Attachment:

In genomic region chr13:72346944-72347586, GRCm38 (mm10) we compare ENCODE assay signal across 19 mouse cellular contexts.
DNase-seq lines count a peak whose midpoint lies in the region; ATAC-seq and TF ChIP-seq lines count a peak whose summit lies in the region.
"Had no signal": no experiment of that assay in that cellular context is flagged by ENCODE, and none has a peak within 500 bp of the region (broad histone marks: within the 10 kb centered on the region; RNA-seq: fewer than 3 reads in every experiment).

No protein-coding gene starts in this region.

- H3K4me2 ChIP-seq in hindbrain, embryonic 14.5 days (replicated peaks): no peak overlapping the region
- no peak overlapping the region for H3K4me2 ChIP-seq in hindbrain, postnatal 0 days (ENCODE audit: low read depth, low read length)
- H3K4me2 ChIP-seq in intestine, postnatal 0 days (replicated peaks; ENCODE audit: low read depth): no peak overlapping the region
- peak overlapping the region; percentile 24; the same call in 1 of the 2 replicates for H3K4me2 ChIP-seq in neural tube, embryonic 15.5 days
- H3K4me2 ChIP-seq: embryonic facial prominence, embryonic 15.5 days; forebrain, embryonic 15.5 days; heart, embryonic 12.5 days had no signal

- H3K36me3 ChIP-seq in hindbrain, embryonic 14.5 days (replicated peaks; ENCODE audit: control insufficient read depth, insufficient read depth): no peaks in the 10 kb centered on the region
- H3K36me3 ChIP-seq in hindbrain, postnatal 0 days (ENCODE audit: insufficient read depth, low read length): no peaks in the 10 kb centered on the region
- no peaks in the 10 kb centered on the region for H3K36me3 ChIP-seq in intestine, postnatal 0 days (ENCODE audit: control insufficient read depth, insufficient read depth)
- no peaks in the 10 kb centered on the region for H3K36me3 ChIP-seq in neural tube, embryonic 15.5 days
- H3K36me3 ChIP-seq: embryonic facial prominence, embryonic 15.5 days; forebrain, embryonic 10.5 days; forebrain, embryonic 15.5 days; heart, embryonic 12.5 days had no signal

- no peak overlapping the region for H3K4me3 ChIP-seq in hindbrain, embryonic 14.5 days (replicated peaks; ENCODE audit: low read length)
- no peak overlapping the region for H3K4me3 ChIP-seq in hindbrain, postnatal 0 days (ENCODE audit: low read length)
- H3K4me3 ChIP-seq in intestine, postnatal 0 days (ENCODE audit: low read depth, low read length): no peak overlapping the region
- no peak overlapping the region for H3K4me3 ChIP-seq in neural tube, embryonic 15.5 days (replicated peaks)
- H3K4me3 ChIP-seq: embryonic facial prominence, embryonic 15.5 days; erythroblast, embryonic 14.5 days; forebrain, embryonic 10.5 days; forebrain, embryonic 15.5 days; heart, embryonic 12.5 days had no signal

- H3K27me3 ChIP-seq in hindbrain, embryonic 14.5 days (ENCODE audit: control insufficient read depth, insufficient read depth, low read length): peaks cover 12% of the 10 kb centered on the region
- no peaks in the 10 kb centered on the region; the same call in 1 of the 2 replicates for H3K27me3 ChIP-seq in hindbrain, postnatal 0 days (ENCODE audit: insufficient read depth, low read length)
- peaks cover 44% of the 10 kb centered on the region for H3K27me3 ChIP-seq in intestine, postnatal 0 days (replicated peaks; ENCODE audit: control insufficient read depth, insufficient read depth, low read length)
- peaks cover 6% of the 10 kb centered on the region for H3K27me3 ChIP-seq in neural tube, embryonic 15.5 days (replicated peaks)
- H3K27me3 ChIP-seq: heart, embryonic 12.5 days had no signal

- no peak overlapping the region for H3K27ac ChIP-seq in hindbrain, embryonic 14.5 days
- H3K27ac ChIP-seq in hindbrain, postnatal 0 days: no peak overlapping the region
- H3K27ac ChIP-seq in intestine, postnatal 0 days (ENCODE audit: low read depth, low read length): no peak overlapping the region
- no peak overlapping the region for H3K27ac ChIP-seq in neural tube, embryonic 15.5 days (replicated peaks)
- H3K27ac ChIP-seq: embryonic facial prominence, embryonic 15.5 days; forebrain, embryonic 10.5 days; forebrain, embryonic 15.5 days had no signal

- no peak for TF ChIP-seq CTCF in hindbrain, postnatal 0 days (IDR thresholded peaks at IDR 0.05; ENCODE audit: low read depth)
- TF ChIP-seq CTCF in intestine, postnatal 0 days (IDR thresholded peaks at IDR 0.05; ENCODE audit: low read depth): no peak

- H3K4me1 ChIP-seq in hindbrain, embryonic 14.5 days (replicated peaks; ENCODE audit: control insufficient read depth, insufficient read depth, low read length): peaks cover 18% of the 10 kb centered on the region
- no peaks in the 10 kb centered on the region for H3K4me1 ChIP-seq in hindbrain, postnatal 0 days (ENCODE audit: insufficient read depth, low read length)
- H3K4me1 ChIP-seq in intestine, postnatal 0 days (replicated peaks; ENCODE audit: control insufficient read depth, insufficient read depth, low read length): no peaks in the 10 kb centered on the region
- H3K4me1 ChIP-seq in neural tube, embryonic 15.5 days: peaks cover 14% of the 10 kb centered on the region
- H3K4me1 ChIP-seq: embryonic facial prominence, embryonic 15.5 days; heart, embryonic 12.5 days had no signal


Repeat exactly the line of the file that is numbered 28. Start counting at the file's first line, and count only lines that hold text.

- no peak overlapping the region for H3K27ac ChIP-seq in neural tube, embryonic 15.5 days (replicated peaks)